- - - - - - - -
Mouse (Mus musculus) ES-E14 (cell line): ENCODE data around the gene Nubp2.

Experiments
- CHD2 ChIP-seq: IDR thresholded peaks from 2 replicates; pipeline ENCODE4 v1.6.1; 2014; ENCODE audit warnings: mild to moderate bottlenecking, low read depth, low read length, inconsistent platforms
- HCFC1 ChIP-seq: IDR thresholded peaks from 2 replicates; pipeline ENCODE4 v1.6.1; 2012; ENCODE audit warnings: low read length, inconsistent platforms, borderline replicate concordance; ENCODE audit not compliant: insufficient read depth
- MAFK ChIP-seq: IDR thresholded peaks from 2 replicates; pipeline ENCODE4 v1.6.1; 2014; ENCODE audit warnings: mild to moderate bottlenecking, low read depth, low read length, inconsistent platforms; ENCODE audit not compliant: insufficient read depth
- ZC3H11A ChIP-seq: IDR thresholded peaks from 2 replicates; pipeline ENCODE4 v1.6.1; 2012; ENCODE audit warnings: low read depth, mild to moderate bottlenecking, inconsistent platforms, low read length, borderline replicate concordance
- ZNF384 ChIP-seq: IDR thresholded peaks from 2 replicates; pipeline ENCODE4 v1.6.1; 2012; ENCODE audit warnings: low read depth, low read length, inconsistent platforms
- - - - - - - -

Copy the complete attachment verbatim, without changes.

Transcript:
Mouse (Mus musculus) ES-E14 (cell line): ENCODE data around the gene Nubp2.

Experiments
- CHD2 ChIP-seq: IDR thresholded peaks from 2 replicates; pipeline ENCODE4 v1.6.1; 2014; ENCODE audit warnings: mild to moderate bottlenecking, low read depth, low read length, inconsistent platforms
- HCFC1 ChIP-seq: IDR thresholded peaks from 2 replicates; pipeline ENCODE4 v1.6.1; 2012; ENCODE audit warnings: low read length, inconsistent platforms, borderline replicate concordance; ENCODE audit not compliant: insufficient read depth
- MAFK ChIP-seq: IDR thresholded peaks from 2 replicates; pipeline ENCODE4 v1.6.1; 2014; ENCODE audit warnings: mild to moderate bottlenecking, low read depth, low read length, inconsistent platforms; ENCODE audit not compliant: insufficient read depth
- ZC3H11A ChIP-seq: IDR thresholded peaks from 2 replicates; pipeline ENCODE4 v1.6.1; 2012; ENCODE audit warnings: low read depth, mild to moderate bottlenecking, inconsistent platforms, low read length, borderline replicate concordance
- ZNF384 ChIP-seq: IDR thresholded peaks from 2 replicates; pipeline ENCODE4 v1.6.1; 2012; ENCODE audit warnings: low read depth, low read length, inconsistent platforms